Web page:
Brioche Two Ways!
Brioche has always been a bad word at my house. I love a brioche french toast as much as the next lady, but making it at home was more labor than love. So, when a coworker asked me to try out the Conchas recipe in Tartine using their brioche as a base, I reluctantly agreed. What an adventure this one turned out to be!
First things first - the end results were delicious. The journey to that end result was two days of mixing and resting and refrigerating and rising. I'm pretty sure I made the Conchas too big and I may have accidentally applied the egg wash at the wrong time, but I and ended up with 13 Conchas and a loaf of bread that will absolutely be used for french toast this weekend!
Yields 3 1/2 lbs of dough
- 1/4 teaspoon Instant Yeast
- 3/4 cup warm Water (75 degrees Fahrenheit)
- 1 cup + 2 TBSP Bread Flour
- 1 TBSP Instant Yeast
- 1/3 cup + 2 TBSP chilled Whole Milk
- 4 chilled large Eggs
- 5 chilled Egg Yolks
- 2 1/3 cups + 1 TBSP Bread Flour
- 1 1/3 cups + 1 TBSP All Purpose Flour
- 1/4 cup Sugar
- 1 1/2 cups + 1 TBSP Unsalted Butter at room temperature
In a small bowl, sprinkle the yeast over the water and stir with a spoon. Place the measured flour into the bowl of a standing mixer. Add the yeast and water mix to the flour. Use a rubber spatula to blend the ingredients. Cover with plastic wrap and leave to ferment at room temperature for 2 hours. You'll know the polish is ready when it's doubled in size and there are bubbles on the surface.
While the poolish is fermenting cut the butter into 1/2 inch chunks and measure out the rest of the ingredients.
Put the mixing bowl with the poolish on the standing mixer and attach the dough hook. In a small bowl, sprinkle the yeast over the cold milk and mix with a spoon. Pour the cold milk-yeast combo, eggs and yolks into the poolish bowl. Mix on the lowest speed for a minute. Turn the mixer off and all the flours, sugar and salt. Mix on low until the dough forms - roughly 2 minutes. Increase the speed to medium - low and mix for 6 minutes. Continually add the butter, one piece at a time. Once all the butter has been added, mix for another 4 minutes. Stop the mixer and scrape the sides of the bowl. Increase the mixer speed to medium for 8 minutes. Once all the butter has disappeared, increase the mixer speed to medium - high for a minute.
Transfer the dough to a large bowl and cover with a cloth or plastic wrap. Let proof for for an hour.
When the dough has doubled in size, turn out on a lightly floured surface. Fold the dough in half and then in half again. Place the dough on a lightly oiled baking sheet and pat into a 1 1/4 inch thick round. Dust the top with flour and tightly wrap with plastic wrap. Put the sheet in the freezer for at least an hour to slow the fermentation. If you plan on baking the next day, transfer the dough to the refrigerator overnight. If you plan on baking the same day, leave the dough in the freezer for at least 2 hours and then transfer to the refrigerator for another 3 to 5 hours before shaping. You can freeze the dough for a few days by transferring the dough to an airtight container. Thaw it overnight in a refrigerator before using.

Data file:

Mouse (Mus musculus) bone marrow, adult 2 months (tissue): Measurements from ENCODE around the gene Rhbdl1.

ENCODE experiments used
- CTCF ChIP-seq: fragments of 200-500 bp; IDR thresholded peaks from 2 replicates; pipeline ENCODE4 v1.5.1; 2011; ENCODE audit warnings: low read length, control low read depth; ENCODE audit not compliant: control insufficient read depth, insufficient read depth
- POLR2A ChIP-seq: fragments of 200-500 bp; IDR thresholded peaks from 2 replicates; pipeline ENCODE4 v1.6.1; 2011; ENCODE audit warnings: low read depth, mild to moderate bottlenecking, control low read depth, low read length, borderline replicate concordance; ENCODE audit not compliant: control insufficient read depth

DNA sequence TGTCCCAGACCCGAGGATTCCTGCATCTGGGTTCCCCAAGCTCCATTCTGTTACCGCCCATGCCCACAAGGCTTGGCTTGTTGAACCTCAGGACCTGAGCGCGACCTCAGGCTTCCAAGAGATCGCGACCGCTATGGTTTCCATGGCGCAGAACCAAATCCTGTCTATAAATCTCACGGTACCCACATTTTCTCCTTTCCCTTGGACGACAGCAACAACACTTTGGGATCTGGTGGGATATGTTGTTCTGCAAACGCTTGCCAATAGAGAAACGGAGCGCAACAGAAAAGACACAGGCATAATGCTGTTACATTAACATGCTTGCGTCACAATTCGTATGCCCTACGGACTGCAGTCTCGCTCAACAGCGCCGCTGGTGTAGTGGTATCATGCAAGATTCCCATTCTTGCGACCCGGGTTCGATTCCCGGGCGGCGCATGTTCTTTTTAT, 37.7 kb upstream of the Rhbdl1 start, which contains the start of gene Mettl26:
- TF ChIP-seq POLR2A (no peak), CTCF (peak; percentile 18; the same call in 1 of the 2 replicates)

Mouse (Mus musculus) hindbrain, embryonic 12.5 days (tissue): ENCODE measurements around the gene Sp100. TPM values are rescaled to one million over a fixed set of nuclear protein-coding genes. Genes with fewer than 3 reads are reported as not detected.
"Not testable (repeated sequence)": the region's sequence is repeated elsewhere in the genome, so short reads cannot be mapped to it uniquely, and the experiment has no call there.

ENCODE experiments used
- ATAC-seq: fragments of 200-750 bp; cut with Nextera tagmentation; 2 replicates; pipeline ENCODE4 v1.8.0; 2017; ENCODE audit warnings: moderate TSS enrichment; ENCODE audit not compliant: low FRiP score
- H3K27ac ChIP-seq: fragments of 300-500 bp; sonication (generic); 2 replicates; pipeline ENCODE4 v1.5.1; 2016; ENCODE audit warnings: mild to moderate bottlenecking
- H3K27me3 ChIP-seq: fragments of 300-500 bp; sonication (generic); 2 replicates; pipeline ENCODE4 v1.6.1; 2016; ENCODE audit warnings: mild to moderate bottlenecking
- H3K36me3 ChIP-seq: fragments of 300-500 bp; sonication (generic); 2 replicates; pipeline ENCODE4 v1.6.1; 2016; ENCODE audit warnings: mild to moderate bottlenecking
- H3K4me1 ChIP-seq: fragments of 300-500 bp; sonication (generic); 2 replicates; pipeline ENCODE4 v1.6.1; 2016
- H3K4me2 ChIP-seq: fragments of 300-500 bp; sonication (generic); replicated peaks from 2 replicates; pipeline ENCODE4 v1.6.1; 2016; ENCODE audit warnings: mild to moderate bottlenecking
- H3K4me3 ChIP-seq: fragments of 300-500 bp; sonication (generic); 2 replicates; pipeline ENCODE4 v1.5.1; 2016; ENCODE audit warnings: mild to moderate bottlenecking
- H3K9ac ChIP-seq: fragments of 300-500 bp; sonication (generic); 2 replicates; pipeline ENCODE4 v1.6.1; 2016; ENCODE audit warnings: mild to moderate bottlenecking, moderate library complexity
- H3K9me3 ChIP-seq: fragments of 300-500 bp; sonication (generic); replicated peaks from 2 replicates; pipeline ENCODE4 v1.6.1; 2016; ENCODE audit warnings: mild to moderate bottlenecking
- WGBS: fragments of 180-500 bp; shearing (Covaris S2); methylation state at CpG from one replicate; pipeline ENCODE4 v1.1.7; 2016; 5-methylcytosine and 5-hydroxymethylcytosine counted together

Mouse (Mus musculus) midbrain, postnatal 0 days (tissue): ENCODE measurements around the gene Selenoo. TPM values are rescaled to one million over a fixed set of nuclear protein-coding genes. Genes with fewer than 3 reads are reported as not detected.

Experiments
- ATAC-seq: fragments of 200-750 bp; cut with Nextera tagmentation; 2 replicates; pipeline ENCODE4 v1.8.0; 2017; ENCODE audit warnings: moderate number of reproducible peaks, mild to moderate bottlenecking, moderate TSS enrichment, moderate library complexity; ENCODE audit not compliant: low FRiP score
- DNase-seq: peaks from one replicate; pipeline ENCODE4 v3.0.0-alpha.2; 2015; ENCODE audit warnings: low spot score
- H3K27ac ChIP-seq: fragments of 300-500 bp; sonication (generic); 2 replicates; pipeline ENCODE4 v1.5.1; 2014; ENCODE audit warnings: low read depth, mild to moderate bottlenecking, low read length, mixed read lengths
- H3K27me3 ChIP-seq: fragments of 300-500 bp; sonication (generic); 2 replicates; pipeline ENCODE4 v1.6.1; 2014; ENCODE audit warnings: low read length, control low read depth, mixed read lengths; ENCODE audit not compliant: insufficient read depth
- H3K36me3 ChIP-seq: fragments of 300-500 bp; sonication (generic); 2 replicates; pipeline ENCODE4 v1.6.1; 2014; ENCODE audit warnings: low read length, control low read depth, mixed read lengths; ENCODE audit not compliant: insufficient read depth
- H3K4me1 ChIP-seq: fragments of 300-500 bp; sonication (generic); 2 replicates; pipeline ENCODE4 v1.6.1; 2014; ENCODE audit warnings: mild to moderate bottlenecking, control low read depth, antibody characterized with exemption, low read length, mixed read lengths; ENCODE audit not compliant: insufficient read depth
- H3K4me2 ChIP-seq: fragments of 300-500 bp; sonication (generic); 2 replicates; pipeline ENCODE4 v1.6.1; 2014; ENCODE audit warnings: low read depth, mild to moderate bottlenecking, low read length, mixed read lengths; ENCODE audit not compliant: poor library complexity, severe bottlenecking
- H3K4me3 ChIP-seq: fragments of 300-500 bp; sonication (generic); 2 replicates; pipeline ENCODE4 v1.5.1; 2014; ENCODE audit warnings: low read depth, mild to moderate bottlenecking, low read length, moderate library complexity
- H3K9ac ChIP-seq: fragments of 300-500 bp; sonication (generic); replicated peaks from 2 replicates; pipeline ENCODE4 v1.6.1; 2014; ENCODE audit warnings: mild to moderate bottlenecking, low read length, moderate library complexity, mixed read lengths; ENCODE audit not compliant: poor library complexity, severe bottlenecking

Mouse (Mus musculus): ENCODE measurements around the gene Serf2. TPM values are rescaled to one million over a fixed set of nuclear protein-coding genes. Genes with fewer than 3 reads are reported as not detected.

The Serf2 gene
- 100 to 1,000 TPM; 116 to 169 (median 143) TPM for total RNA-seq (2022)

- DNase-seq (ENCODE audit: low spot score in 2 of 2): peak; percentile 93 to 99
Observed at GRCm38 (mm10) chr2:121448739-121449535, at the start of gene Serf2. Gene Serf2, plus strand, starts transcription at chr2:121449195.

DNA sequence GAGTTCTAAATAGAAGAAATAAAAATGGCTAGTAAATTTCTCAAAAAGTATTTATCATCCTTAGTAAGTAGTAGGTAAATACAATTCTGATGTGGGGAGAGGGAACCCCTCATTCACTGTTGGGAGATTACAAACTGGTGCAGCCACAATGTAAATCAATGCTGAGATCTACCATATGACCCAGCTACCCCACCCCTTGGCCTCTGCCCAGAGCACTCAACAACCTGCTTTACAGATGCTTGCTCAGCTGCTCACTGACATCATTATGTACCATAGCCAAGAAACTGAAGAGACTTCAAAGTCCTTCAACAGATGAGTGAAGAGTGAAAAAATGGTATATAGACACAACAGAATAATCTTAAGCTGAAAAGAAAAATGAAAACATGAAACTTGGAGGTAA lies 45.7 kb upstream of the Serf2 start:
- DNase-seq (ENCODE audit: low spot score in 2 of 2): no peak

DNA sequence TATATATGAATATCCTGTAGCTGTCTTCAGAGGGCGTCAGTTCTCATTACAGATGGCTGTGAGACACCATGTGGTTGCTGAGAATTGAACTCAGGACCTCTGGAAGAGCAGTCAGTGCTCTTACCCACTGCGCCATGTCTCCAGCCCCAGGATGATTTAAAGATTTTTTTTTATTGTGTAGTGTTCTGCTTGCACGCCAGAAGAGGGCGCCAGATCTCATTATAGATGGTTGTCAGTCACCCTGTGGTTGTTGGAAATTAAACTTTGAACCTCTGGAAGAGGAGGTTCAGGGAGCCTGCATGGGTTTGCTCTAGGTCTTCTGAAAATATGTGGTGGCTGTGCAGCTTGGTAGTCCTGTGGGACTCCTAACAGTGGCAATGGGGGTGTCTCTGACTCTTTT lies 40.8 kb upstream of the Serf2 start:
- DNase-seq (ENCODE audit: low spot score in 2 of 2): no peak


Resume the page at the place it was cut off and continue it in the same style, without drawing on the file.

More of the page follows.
Yields 12 (in my case 13!) Conchas
- 1.3 lbs of Brioche dough
- 1/2 cup Unsalted butter at room temperature
- 1/2 cup + 4 teaspoons Sugar
- 1 cup + 1 TBSP All Purpose Flour
- 1/8 tsp Salt
- 1/8 tsp Baking Powder
- 1 Large egg, lightly beaten
- 1 TBSP Milk
Make the brioche dough through the resting and chilling steps.
Cut the dough into 12 equal pieces, Line two baking sheets with parchment paper.
Lightly flour a work surface, sprinkle the dough with flour and use the palm of your hands to roll the dough pieces into small balls. Place the dough balls 3 inches apart on the parchment paper lined baking sheets. Cover lightly with plastic wrap and set the pans in a draft free space to let the pastries rise for about an hour.
Check after 45 minutes. the dough balls should have grown in size and have a spring when you gently touch them.
In the meantime, make the topping. Combine all the toppings ingredients in a stand up mixer bowl using the paddle attachment. Mix on medium - low until all the ingredients are well incorporated. Wrap in plastic wrap until ready to use.
Cut the topping into 12 equal parts. Roll out each portion into 3 in rounds. Be sure to roll between two pieces of parchment paper! Cut seashell ridges into the topping using a sharp knife. (I cut slits into the topping rounds and transferred the toppings in one piece. You can see what they looked like resting below. Tartine recommends cutting small strips and adhering each topping strip to the brioche.)
To make the egg wash, combine the egg and milk in a small bowl. Brush the brioche buns with the egg wash.
Gently adhere the seashell ridge toppings onto the buns. Let the conchas rest for 1 to 1 1/2 hours. You'll know they're ready when the dough slowly springs back from a gentle poke.
Preheat the oven to 350 degrees and bake for 15 - 18 minutes. The conchas should be golden brown.
Once I had assembled all my conchas, there were 5 remaining brioche dough balls. I let those rise for another hour and a half in a standard bread pan and baked the loaf at 350 degrees for roughly an hour. Delicious!
Brioche and Conchas recipes adapted from Tartine by Elisabeth Prueitt and Chad Robertson